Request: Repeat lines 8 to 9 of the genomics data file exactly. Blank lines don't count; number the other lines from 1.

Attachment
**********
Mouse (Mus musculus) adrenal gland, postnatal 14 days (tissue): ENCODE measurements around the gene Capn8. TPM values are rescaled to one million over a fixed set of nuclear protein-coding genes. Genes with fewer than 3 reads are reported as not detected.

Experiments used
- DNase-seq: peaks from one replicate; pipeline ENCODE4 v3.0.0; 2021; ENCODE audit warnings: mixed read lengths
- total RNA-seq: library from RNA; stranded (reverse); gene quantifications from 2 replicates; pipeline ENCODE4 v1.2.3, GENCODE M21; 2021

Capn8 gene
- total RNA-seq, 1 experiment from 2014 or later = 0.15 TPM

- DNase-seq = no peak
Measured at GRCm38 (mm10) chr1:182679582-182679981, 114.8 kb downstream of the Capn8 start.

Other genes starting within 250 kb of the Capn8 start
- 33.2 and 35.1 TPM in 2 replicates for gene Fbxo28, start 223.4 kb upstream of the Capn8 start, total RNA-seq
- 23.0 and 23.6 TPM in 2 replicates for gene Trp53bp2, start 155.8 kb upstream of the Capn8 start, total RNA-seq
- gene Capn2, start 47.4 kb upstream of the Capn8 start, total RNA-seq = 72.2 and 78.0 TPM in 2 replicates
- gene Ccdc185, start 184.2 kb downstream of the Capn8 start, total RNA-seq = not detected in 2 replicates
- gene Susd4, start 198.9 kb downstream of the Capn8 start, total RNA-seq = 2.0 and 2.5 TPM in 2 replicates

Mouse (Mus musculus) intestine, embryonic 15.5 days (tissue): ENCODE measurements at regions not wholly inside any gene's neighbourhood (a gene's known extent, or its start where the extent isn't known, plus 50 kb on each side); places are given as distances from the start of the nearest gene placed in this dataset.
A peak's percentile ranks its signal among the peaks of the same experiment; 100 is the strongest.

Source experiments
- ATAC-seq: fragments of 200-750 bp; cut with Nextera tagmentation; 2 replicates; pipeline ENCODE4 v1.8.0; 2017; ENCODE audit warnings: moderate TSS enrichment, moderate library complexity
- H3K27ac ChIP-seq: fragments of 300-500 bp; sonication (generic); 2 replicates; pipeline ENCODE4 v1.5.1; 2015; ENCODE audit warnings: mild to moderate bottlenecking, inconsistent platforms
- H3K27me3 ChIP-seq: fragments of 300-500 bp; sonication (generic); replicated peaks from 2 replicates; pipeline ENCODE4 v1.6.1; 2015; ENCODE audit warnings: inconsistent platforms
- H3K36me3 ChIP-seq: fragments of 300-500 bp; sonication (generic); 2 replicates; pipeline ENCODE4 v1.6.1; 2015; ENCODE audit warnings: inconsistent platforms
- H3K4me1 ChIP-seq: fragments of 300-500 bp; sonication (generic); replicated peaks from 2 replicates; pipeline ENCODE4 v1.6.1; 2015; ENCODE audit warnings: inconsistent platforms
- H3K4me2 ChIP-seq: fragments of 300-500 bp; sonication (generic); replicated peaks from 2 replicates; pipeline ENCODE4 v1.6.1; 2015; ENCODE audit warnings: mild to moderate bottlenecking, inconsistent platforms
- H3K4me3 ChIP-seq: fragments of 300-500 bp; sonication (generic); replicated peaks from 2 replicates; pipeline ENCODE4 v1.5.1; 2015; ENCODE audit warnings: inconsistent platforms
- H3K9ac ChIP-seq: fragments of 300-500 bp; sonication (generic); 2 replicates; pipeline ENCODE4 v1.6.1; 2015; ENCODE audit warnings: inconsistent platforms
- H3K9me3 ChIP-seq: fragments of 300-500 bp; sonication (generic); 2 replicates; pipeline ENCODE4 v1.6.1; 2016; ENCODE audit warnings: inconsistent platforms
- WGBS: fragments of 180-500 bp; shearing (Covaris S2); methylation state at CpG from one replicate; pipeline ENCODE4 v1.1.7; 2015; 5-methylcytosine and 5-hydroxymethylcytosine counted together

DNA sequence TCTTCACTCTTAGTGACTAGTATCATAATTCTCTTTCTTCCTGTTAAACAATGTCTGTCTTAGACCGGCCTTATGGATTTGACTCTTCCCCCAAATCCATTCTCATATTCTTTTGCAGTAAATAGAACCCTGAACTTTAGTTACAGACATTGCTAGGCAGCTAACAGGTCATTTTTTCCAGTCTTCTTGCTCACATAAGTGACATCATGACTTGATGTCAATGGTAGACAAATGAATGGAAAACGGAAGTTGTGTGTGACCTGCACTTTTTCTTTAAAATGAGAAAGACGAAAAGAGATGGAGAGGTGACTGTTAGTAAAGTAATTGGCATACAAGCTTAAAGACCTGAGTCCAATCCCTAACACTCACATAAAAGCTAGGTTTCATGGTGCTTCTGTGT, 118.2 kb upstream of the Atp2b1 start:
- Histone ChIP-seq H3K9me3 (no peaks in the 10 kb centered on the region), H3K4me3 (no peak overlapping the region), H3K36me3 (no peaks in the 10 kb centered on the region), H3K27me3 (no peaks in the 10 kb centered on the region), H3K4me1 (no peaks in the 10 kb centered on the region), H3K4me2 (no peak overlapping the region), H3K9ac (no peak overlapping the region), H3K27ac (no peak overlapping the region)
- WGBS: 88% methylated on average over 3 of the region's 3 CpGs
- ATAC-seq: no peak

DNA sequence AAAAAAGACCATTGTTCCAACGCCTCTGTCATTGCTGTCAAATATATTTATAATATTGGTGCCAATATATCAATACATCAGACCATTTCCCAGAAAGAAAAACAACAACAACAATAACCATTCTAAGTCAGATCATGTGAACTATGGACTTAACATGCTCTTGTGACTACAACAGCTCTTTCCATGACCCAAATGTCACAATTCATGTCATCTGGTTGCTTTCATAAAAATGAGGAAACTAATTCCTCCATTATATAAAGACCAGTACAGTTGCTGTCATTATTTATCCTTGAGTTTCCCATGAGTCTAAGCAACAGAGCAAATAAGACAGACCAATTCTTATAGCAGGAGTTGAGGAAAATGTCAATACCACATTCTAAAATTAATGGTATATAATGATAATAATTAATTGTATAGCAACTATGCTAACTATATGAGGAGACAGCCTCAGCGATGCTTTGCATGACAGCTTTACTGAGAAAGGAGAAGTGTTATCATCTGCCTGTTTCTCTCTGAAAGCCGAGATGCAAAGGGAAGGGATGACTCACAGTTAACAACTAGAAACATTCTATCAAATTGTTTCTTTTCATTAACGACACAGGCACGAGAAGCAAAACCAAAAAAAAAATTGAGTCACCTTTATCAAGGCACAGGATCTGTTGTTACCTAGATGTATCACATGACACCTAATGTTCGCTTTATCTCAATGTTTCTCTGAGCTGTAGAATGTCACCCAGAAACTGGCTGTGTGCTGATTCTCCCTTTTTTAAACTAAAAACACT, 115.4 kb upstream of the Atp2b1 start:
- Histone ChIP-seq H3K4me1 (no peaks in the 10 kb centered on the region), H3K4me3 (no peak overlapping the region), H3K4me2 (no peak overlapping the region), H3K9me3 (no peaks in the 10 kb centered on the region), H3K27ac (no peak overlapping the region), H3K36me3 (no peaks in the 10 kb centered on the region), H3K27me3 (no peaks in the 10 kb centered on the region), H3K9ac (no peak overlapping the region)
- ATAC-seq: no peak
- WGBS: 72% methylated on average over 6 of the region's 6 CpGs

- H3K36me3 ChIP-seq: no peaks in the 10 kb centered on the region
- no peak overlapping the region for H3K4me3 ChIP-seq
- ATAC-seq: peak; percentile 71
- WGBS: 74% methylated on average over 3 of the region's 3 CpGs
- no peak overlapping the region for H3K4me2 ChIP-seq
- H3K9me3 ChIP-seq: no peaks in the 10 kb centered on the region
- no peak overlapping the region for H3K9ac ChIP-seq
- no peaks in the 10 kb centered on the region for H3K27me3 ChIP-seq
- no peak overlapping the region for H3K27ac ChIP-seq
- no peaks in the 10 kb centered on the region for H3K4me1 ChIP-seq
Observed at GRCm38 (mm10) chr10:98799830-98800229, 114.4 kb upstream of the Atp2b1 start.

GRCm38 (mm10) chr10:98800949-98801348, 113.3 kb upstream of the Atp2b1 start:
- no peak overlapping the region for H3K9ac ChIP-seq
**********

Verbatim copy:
Measured at GRCm38 (mm10) chr1:182679582-182679981, 114.8 kb downstream of the Capn8 start.

Other genes starting within 250 kb of the Capn8 start